Is a “B” in grad school really a “C”?
From the standpoint of social constructionist approaches to meaning-making, this presumption that how you act stems mainly from stable and enduring qualities inside you is suspect because it fails to fully consider the crucial influence of context on behavior. That thoughtful, deliberative, and soft-spoken person you are at work is quite different from the suave and charming flirt you become on that first Match.com date or the shirtless, face-painted maniac you morph into while tailgating on Sundays. Which one reflects who you “really” are?
New post on my blog, “Making Meaning: Constructing Understandings in a Confusing World.”
We often speak of “getting inside someone else’s head.” When we talk this way, we usually mean that we wish to understand things as others do so that we can grasp what otherwise might seem like utterly incomprehensible behavior. If we could get inside the heads of our boss, our significant other, or that bloviating political candidate on TV then we just might be able to know what they are up to and why.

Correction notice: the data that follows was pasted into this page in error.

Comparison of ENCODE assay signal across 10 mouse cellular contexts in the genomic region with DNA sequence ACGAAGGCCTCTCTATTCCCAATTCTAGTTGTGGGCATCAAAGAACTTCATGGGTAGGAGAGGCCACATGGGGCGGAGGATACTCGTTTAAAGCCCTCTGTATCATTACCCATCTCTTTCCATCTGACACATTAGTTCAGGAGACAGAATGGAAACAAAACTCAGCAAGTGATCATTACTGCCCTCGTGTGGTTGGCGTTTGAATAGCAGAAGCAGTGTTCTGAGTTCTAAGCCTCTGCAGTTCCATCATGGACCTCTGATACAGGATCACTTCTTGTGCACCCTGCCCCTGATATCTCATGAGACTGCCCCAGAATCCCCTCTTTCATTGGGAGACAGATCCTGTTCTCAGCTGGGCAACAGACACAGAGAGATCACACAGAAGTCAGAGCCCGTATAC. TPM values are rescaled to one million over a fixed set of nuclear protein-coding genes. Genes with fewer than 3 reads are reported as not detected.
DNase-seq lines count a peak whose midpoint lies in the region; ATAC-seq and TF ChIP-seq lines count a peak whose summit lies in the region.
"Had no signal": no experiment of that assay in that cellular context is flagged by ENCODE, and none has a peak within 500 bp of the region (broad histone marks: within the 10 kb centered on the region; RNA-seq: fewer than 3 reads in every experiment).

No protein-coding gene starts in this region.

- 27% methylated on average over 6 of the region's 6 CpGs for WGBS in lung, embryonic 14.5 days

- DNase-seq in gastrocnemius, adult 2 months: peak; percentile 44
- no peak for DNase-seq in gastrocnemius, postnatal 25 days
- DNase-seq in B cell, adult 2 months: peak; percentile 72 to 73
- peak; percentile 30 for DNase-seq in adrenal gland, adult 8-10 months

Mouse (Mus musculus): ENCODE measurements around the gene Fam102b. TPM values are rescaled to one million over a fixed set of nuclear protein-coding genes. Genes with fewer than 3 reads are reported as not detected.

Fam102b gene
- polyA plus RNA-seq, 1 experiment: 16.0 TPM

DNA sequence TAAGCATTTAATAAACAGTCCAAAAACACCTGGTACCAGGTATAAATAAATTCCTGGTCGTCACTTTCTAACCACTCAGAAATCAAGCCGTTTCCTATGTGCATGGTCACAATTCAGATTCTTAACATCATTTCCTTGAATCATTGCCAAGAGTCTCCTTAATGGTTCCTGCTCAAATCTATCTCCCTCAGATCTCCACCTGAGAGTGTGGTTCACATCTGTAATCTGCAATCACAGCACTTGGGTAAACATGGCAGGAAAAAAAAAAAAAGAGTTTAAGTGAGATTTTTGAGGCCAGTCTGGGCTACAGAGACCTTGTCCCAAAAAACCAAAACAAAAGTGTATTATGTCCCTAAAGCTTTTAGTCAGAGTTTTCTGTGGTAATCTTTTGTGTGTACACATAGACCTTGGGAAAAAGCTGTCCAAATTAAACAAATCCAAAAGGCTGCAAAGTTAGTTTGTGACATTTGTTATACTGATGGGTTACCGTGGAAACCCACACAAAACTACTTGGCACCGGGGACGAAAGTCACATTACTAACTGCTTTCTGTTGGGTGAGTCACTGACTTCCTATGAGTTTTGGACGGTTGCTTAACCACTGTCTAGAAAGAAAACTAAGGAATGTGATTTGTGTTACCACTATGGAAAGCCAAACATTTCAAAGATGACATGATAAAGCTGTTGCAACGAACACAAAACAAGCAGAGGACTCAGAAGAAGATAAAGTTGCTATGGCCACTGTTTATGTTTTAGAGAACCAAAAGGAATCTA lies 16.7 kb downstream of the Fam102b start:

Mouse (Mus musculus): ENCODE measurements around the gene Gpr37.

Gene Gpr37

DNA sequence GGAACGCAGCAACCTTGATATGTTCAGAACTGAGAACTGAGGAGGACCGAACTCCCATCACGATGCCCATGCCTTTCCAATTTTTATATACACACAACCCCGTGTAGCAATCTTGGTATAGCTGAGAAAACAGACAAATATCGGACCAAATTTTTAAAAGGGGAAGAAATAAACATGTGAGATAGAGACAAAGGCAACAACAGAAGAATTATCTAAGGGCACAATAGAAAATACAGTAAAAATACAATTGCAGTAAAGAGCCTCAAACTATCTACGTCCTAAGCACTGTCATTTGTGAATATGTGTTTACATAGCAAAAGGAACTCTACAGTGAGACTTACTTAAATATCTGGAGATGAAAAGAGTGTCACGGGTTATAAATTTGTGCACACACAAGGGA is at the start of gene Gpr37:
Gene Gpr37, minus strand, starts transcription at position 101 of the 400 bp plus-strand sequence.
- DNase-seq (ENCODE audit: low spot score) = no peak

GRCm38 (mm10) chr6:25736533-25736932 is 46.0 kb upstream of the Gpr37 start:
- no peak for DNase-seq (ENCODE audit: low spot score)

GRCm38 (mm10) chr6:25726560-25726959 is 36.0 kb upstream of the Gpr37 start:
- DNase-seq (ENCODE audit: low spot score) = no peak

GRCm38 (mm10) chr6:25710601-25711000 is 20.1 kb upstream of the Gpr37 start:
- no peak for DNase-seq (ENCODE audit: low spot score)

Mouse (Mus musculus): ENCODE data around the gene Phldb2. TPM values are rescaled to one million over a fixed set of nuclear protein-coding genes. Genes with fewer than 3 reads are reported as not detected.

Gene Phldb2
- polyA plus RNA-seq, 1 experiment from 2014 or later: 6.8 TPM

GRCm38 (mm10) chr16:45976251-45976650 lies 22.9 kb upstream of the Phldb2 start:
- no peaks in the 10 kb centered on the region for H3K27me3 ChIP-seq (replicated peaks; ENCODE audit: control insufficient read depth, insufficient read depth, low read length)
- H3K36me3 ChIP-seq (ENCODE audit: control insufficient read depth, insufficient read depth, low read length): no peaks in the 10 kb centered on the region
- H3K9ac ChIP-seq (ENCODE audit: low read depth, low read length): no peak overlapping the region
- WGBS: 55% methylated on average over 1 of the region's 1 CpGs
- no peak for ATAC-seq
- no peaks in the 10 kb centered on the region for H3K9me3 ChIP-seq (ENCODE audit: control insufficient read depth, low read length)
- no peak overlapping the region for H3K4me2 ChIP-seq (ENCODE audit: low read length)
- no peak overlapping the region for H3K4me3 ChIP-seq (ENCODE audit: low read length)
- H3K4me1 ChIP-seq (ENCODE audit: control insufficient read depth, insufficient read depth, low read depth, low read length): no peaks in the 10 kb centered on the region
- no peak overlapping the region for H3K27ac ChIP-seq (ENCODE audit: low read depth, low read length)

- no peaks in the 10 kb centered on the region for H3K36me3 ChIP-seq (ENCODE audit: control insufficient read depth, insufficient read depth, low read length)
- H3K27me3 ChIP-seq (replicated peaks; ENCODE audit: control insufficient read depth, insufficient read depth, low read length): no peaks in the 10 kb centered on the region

…even though we all have a general sense of what it means to be happy, one of the things we notice if we pay close attention is that happy to one person can be pretty different from happy to another.
New blog post:
Raskin, J. D. (2014, May 20). Reclaiming diagnosis [Blog post]. Retrieved from http://dxsummit.org/archives/2086
. . . the word diagnosis does not technically mean “cause.” Actually, the word has origins in ancient Greek and literally means “to discern or distinguish.” . . . To discern or distinguish something is far broader than presuming to have uncovered its cause.
Discerning or distinguishing is essential to effective counseling and psychotherapy. Without making distinctions and using them to strategize about how to talk to clients and think about their difficulties, psychotherapy is not likely to prove very helpful.